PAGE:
The average house price in Scotland's seaside towns has grown by £348 per month since 2005, according to the latest Bank of Scotland Seaside Towns Review. Over the past decade, the average price has grown by 39%, from £108,449 to £150,210 – exceeding the 32% increase for all seaside towns in Britain.
Seven of the top ten coastal towns with the biggest price increases are located in Aberdeenshire, which for much of the period has been well served by the growth in the oil and gas sector.Fraserburgh has seen the greatest level of house price growth with a rise of 139% from £63,540 in 2005 to £151,719 in 2015, equivalent to a monthly increase of £735. Macduff also recorded a doubling on average property values (102%) from £66,226 to £133,567, followed by Peterhead (95%), Cove Bay (94%) and Newtonhill (91%). (Table 1)
Lerwick in the Shetlands saw the second biggest growth amongst Scottish seaside towns, rising by £81,812 to £159, 325 – an increase of 106%. Other towns outside Aberdeenshire with the largest price increases include Millport (84%) and Campbeltown (69%). A further 22 coastal towns – out of the 59 surveyed – have recorded price increases of at least 50% since 2005.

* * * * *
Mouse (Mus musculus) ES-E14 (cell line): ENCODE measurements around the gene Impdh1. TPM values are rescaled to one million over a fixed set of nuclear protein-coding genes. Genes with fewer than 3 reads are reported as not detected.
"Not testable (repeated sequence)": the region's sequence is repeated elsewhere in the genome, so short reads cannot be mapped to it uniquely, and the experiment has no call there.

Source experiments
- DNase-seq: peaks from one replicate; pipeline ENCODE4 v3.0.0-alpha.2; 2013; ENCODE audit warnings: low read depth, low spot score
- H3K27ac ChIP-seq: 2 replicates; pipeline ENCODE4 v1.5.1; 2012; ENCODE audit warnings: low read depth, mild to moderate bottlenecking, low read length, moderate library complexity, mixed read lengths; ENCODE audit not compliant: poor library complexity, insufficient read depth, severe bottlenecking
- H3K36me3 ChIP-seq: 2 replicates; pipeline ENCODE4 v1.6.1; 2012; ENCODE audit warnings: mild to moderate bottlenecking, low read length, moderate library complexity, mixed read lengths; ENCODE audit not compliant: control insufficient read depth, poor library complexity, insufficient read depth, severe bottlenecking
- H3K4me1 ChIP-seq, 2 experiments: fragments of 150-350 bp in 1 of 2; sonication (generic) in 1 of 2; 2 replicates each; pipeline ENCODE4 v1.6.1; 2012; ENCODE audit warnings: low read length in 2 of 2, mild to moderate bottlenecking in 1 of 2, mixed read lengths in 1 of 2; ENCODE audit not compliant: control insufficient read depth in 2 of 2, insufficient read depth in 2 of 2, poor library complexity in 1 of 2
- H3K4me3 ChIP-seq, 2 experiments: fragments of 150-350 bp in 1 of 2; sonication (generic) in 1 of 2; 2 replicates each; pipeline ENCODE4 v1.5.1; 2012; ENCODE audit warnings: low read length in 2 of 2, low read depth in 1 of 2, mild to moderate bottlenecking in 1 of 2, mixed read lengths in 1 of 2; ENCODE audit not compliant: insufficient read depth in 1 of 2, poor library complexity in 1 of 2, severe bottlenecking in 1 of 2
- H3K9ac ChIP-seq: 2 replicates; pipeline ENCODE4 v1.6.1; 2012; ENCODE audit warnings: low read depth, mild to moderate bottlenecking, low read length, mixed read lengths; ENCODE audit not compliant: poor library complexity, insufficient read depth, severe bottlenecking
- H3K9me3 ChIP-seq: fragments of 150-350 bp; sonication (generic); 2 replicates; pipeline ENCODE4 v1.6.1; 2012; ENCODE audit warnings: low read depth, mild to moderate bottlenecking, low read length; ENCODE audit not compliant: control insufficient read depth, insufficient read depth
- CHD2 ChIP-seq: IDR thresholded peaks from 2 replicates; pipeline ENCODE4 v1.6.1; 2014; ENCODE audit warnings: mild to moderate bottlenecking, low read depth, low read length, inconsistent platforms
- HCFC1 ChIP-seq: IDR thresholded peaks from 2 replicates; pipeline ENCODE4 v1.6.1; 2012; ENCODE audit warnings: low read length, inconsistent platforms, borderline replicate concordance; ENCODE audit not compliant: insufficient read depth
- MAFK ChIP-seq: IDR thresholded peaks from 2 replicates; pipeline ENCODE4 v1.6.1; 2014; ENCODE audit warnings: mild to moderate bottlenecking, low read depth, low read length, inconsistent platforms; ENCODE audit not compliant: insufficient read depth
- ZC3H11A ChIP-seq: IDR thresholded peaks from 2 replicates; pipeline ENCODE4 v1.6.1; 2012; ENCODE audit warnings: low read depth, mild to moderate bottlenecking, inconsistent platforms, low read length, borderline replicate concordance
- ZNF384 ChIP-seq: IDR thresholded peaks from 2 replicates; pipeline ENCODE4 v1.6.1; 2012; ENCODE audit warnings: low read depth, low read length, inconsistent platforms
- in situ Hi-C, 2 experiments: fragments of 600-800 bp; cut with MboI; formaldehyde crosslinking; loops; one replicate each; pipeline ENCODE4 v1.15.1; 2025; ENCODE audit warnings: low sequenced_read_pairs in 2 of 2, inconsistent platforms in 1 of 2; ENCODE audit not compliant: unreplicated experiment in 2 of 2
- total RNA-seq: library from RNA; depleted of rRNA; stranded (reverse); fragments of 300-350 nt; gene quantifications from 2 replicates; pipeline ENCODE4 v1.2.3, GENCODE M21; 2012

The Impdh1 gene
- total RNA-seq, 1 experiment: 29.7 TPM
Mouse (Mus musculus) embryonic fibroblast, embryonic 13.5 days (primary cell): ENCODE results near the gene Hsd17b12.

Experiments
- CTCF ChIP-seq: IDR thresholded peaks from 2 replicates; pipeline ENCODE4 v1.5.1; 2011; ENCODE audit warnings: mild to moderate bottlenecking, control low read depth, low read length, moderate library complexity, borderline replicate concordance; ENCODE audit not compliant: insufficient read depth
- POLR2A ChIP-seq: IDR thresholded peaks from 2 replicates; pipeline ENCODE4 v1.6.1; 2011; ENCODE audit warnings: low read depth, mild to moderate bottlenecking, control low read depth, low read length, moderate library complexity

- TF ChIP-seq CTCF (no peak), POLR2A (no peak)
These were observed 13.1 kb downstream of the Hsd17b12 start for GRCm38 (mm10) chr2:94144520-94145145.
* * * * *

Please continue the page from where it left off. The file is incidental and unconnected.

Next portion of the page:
Over the last year, Lossiemouth saw the largest house price increase, going from £118,330 in 2014 to £139,297 (18%). Fraserburgh (14%), Troon and Thurso (both 13%) were the other top performers (Table 2).
East – West divide in Scottish seaside towns.
The top five most expensive properties are located on the eastern coastline. North Berwick has become the most expensive seaside town with an average price of £327,124. St Andrews is the second most expensive (£302,536), followed by Newtonhill (£245,507), Stonehaven (£236,057) and Inverbervie (£213,468). (Table 3)
Eight out of ten of the least expensive seaside towns are in West Scotland. Port Bannatyne is the most inexpensive in Scotland with an average price of £77,132. All of the top ten least expensive towns have an average price below £100,000. (Table 4)
Nicola Noble, mortgage director at Bank of Scotland said, "Living on the coast offers many attractions, including a typically high quality of life and attractive surroundings. As a result, property in seaside towns is often very popular with homebuyers. Whilst property in seaside towns can be more expensive than elsewhere, exceptional value for money can still be found for those searching to realise their dream of living near the sea."